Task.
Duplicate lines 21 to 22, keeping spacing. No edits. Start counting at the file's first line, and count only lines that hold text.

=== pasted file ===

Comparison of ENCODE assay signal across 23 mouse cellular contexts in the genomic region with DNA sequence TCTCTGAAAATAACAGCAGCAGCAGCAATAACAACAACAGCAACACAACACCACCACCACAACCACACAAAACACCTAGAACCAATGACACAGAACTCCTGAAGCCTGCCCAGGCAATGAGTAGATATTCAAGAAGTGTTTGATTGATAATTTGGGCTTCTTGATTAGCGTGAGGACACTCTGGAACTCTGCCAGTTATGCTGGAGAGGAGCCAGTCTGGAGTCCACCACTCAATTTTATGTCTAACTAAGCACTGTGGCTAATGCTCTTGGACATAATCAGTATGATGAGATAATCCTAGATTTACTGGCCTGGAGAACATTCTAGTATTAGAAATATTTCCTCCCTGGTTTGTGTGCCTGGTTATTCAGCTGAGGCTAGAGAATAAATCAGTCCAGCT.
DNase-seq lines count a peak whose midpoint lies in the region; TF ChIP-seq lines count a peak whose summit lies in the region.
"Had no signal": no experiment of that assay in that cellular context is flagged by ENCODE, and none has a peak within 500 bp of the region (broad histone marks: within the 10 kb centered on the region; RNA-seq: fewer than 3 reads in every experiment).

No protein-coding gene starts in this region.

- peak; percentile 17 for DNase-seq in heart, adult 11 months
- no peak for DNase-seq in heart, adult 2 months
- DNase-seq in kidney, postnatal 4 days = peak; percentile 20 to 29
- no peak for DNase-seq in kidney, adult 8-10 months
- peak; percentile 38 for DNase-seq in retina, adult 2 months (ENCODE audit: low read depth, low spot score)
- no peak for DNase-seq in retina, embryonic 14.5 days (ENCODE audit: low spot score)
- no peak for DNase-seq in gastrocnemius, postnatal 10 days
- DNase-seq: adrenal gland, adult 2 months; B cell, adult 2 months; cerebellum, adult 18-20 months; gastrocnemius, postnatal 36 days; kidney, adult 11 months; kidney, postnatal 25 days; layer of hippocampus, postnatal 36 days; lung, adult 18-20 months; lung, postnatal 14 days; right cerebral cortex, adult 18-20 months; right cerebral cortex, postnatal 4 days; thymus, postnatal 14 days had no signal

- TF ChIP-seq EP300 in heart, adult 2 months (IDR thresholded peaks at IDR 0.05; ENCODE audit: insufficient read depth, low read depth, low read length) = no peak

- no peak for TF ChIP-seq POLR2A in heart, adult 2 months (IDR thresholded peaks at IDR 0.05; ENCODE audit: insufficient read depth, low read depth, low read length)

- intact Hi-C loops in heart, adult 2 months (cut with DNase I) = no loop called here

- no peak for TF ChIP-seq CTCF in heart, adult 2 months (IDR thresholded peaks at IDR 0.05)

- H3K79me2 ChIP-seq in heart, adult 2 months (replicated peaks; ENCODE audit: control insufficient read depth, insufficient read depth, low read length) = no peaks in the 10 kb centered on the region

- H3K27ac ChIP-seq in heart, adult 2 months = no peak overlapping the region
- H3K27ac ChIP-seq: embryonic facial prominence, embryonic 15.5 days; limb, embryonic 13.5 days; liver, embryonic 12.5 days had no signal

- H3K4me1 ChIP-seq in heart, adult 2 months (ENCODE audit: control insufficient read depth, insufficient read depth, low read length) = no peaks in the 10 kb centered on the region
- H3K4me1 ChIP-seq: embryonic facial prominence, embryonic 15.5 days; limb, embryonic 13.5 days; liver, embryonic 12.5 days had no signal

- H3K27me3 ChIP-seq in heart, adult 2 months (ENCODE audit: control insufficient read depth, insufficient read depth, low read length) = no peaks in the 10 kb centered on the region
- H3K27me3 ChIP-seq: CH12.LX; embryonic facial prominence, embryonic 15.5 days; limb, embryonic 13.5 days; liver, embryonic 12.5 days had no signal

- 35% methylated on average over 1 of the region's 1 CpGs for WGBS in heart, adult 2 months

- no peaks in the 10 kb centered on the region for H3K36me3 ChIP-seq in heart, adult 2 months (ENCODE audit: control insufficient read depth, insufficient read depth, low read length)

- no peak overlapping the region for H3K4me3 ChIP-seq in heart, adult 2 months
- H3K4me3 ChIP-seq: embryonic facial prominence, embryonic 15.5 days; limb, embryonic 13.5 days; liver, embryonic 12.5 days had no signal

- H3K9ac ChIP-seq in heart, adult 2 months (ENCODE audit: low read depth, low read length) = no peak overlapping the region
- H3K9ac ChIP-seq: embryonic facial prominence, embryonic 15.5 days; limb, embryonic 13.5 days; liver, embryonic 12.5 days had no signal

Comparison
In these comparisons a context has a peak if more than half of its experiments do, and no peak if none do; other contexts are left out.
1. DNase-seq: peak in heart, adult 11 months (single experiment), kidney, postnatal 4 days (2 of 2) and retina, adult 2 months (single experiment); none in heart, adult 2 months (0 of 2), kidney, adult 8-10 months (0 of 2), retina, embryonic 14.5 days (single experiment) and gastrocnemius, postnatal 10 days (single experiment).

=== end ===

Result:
- H3K4me1 ChIP-seq: embryonic facial prominence, embryonic 15.5 days; limb, embryonic 13.5 days; liver, embryonic 12.5 days had no signal

- H3K27me3 ChIP-seq in heart, adult 2 months (ENCODE audit: control insufficient read depth, insufficient read depth, low read length) = no peaks in the 10 kb centered on the region